I can move around pretty quietly, but my close relative is a light sleeper so I woke her. She snorted, rolled over and I left the room! I like to get up early and enjoy the waking of the world, drink a cup of hot coffee and just look.
This morning, I looked at the pasture east of the house and sighed. It is brown; I know that is normal, but I sure wish it were green. I am anxious for the winter equinox, that short day in December that will bring us around the corner and the daylight will stay another few minutes. At first, it is just a few, and then we ride on into spring and the darkness gets less each day.
The frost was not too thick this morning, but I was sure I did not want to be out on the porch to sit and sip.
I ate breakfast and, because of the time change, we were working about an hour early, so I checked cattle and hauled out a couple of sacks of feed to the steers. I just sat there and watched them push, shove and lick up the kernels. What a nice pleasing way to spend a few minutes, and I am thankful for that opportunity. It was still quiet, no motors running and not any traffic noise so I could hear the cattle. If you have never heard cattle eating feed, I am sorry. It is a soothing sound, one that nothing imitates. Maybe you have to be a beef producer to appreciate it.
The next thing to do was head to the coffee emporium for a heads up on the condition of the world. The parking spots were full; they must have all had that inner clock trouble and got up an hour early. I walked fast to get to the door and still got chilly. But the clinking of coffee cups and voices of men combined to warm me up.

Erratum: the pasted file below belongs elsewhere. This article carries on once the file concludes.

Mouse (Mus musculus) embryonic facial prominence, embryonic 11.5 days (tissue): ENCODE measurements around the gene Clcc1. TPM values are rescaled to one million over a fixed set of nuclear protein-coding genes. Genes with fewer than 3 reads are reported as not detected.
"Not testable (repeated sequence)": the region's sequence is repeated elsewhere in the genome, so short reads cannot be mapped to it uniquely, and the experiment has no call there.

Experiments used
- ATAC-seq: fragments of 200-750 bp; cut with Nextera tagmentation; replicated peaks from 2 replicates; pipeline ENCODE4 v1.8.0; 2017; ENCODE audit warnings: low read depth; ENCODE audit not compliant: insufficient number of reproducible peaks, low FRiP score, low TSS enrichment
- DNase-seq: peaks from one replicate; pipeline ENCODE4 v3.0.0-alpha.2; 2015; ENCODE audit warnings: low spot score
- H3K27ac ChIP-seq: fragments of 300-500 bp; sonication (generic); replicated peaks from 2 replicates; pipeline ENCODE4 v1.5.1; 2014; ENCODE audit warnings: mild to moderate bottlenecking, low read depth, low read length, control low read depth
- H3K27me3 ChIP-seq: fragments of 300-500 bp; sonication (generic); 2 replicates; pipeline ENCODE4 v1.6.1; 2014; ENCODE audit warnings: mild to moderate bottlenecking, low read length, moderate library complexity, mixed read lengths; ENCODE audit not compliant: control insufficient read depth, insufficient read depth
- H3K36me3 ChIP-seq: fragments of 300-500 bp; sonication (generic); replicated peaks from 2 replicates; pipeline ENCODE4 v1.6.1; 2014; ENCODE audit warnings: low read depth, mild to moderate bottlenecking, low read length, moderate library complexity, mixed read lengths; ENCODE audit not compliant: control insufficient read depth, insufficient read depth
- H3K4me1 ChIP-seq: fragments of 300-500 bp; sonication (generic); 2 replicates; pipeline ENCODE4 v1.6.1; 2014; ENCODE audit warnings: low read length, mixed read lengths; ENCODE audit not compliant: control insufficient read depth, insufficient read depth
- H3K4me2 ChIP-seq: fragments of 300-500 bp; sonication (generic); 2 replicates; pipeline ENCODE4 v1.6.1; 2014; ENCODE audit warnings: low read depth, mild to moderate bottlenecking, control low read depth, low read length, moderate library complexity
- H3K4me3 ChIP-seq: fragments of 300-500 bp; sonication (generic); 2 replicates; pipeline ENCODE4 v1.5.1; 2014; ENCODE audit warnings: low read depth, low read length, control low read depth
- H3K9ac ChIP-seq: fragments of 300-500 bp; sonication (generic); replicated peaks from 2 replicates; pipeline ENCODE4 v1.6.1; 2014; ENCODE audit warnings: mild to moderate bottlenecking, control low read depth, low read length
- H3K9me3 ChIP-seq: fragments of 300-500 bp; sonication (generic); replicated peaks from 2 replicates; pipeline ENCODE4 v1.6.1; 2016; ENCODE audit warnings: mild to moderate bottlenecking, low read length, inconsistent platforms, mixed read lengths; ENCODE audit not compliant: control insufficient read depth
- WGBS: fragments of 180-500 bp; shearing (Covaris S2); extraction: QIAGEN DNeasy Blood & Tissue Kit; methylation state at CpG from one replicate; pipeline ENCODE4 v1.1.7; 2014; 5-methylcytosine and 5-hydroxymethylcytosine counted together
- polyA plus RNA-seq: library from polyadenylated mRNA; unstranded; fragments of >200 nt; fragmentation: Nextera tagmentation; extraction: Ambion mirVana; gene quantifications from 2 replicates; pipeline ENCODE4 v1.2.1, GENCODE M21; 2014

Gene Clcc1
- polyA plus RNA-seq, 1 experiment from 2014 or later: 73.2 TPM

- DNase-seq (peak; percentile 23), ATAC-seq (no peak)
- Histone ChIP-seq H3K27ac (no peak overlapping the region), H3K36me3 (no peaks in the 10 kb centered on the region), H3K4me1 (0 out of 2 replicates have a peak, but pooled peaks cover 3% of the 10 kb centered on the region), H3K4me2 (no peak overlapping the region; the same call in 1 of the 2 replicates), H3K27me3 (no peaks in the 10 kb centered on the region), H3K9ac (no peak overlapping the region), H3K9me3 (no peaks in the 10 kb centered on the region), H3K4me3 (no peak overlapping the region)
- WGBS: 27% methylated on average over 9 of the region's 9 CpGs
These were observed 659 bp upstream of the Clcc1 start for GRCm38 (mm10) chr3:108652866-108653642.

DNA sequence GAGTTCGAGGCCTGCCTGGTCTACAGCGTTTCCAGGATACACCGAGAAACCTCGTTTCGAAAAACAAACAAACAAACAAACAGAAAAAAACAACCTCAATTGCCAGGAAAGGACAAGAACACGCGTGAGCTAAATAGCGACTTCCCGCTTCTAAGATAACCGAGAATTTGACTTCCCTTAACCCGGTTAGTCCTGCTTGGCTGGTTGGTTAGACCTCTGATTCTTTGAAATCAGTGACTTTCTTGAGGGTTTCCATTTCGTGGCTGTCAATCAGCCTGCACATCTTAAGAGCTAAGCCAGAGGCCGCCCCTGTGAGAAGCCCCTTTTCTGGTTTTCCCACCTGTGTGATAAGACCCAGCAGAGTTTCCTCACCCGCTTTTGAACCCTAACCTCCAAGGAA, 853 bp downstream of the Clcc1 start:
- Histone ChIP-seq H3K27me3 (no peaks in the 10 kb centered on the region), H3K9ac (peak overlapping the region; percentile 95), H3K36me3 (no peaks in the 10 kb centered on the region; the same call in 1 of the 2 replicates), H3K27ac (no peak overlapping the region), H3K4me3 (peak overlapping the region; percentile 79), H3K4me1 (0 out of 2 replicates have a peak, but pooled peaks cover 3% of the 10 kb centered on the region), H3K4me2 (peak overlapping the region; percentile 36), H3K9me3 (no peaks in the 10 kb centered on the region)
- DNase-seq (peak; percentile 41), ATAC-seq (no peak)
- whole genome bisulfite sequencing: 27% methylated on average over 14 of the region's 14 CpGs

Ray Schmidt was pretty sure we had an invasion in the county. He said he had seen a new house rise in the pasture along the road north of his place. He couldn't find out anything about the builders and it was obvious it was bothering him. He asked all of us if we knew, had seen anyone strange, or did a new face appear at church. Not a clue was given, and it is a little odd, but the acres of our area are sure enough filling up. We assured Ray the new people couldn't live here without us finding out information eventually, but he was concerned because he has some cattle confined and eventually they begin to smell like confined cattle.
It is my opinion, and everyone has one, the country is a wonderful place to live, but we use it to make a living and feed this country. The smog of city life isn't ours, but the aroma of our business is not always lovely -- it's always fresh but not always lovely! We welcome new neighbors but we also hope they welcome us in their new and exciting adventure of country living. This is a new-fangled thought in the last 50 years, but we are required to be aware these days. Just keep on smiling and offer a hand when you meet the stranger.
Venison is in the freezer and I am happy!
Bill is the pen name used by the Gravette-area author of this weekly column. Opinions expressed are those of the author.
Editorial on 11/06/2019
Print Headline: The aroma of our business is always fresh, not always lovely!